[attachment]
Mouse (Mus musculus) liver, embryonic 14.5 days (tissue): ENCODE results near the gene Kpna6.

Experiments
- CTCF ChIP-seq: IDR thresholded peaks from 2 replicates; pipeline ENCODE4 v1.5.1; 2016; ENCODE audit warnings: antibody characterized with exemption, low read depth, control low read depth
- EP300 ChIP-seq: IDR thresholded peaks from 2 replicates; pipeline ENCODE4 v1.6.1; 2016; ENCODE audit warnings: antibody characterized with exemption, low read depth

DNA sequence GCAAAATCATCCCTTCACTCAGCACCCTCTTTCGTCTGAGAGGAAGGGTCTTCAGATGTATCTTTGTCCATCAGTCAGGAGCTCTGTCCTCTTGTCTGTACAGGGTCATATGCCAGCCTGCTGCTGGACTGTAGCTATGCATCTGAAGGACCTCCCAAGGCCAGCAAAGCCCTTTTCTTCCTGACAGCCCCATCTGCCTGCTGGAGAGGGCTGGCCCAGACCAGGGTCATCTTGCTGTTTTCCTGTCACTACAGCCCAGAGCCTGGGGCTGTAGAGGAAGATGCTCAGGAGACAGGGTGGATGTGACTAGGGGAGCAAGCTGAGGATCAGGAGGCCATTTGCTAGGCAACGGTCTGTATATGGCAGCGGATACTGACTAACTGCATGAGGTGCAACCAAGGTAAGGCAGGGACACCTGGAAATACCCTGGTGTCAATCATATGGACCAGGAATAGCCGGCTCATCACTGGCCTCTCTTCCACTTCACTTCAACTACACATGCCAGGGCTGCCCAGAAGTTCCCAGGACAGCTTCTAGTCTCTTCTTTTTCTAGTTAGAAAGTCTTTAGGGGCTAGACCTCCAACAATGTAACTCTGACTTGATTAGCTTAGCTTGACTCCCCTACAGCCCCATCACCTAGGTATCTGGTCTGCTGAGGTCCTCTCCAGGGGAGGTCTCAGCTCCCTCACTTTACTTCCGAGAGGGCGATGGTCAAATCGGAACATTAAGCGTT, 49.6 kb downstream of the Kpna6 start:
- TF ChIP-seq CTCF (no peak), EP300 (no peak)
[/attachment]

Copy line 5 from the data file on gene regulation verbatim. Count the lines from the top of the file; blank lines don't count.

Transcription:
DNA sequence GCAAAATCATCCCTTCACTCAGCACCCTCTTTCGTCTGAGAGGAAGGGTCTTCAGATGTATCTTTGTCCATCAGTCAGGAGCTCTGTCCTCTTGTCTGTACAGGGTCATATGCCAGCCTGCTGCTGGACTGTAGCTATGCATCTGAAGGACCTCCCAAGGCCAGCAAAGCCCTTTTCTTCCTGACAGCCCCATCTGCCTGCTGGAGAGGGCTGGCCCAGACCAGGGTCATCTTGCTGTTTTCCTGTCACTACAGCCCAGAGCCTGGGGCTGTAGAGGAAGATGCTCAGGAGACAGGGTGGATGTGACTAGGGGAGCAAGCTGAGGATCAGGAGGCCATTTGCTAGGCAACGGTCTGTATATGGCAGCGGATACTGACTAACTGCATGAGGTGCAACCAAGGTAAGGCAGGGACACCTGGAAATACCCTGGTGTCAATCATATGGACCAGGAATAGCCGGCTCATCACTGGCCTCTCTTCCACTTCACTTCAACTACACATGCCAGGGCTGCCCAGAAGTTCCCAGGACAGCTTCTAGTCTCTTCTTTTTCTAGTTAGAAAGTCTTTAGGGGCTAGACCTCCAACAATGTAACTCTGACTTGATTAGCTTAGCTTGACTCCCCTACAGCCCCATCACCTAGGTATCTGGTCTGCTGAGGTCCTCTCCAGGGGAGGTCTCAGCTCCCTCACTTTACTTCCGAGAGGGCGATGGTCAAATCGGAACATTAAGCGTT, 49.6 kb downstream of the Kpna6 start: